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Clastic Dikes Literature Relevant to Eastern Washington 1820-2020


Fieldwork in Burlingame Canyon near Walla Walla in July 1995.



Several dozen articles, abstracts, consultant reports, and field guides have been published on the clastic dikes in Eastern Washington between 1925-2020. Ninety-four are shown here. Very few contain measurements on dikes or data of any kind.


Usage of the terms "clastic dike", "clastic dyke", and "seismite" according to Google Books Ngram database. Peaks in usage correspond with early discoveries of dikes (1910s), mid-century field research and post-WWII construction of large industrial facilities (1940-50s), publication of lab-based liquefaction studies by engineers (1960-70s), and investigations by a newly minted discipline/industry we know today as Paleoseismology (1980s-90s).



Cooley_Clastic Dikes Article Review and Commentary_March 2023_v8
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My review and commentary on several dozen articles on the clastic dikes in Eastern Washington and adjacent portions of Oregon and Idaho. Your comments always welcome: skyecooley@gmail.com.



Fecht and Weekes 1996_AR-24008
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Sixteen clastic dikes were observed, photographed, and described in the enormous ERDF excavation. This report is nearly impossible to find in libraries or online, though it is cited several times in a 1996 Final EIS on waste tanks at Hanford. I had to make an Administrative Records request to obtain a copy. Language in the report appears borrowed from Cooley et al. (1996). Report contains no relevant references. A classic Hanford report by Karl Fecht, one of its dimmer lights.



Early mention of aseismic deformation in the Touchet Beds appears in J Harlan Bretz's archived field notes (August 14, 1923) and in one other publication (Bretz, 1928b, Fig. 9 photo). His fieldwork was contemporary with that of Olaf P. Jenkins and Israel C. Russell, but a full decade before Richard Foster Flint paid Eastern Washington a visit in the mid-1930s.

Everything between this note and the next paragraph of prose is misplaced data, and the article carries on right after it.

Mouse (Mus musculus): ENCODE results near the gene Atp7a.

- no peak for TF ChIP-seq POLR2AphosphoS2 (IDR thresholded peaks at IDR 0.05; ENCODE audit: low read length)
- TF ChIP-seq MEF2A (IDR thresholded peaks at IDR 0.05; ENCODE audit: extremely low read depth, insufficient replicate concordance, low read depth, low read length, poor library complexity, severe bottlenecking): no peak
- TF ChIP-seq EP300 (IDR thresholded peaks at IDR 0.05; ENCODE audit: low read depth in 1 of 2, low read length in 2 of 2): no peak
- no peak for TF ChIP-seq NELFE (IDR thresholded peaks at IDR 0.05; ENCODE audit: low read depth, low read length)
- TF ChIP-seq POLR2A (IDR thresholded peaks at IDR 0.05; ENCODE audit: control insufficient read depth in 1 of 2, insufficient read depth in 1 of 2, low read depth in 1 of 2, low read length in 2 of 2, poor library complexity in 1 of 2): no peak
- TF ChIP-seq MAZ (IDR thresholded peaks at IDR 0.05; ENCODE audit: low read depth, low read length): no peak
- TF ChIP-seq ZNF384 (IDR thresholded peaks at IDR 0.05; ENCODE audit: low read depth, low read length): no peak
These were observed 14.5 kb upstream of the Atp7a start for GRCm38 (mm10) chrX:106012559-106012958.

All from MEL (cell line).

The caption for the 1928 photo above reads,


Contorted bedding in silt and fine sand, Walla Walla Valley. Etched into relief by the wind.


In the body of the article, he notes,


Marked irregularities in stratification of sandy phases occur. One such structure is illustrated in Figure 9. No satisfactory explanation for this is at hand.


In 1923, Bretz writes,


Along Sunset Hiway, 4-5 miles north of Wenatchee, is a cut showing a seasonably banded silt about 200 ft above the altitude of Wenatchee. 30-foot section. Silt is pale buff in color. Some portions a very fine sand, somewhat more gray or brown colored. The seasonal banding is far from perfect thruout...In most summer bands, is a delicate foreset or current bedding, showing very gentle southward drift of the material along the bottom. This doesn't seem right for a water body which recorded varve clays. And there are several other unorthodox things too. Portions of the deposit which do not show varve clay straification are composed of fine sand to silt, not of clay. Current bedding is prominent in this, much more so than in the summer varves. Here and there in the section are worn pebbles and cobble not of basalt or the local granite. These undoubtedly show the presence of floating ice. In certain layer of the finer silt are most peculiar contortions of the laminae, tho the strat immediately above or below are not affected. Some of these contortions were sketched. In each sketch, one prominet continuous lamina has been shown. The others are squeezed or thickened to conform. In [sketch 3] the little triangular areas show fragmentation and porosity. These plications or contortions have a strike. They are rolls! And the strike is essentially parallel to the wall of the valley here. Other evidence, in the existence of gentle flexures in the strata themselves, seems to point to settling of the material down a subaqueous slope toward the deeper parts of the valley as the cause for the distortion.


Bretz's only mention of clastic dikes arrives on July 15, 1929 in typed field notes on Tammany Bar at Lewiston, ID. This is four years after publication of the first article on Touchet Bed clastic dikes by O.P. Jenkins, who visited this same exposure. At Lewiston, Touchet Beds ("silts") overlie a boulder gravel bar left by the Bonneville flood.


The silt rests directly on the rough bouldery surface of the gravel deposit, some boulders a foot or two in diameter setting up on top of the gravel project for their full diameter into the silt...The silt is well sorted, no scattered particle of basalt, etc., rather irregular bedding. Lenses of black coarse sand occur irregularly, the contact of sand on silt being so irregular that it seems like a cross section of miniature mountain topography. To add to the puzzle, clastic dikes can be traced up in the depsit, thickenin with increasing height and some of them abruptly ending at various levels. This silt looks more like a normal stream alluvium, the cracks developing at successive interevals while the accumulation was going on per saltum, thus some of the cracks being filled and covered over before other cracks were formed. Yet there is no such sand on top of the silt today from which the the major number of the cracks (coming to the top) could be filled. Such sand deposit may once have been present, and now gone by erosion.


Intermountain Motorist, September 1928.

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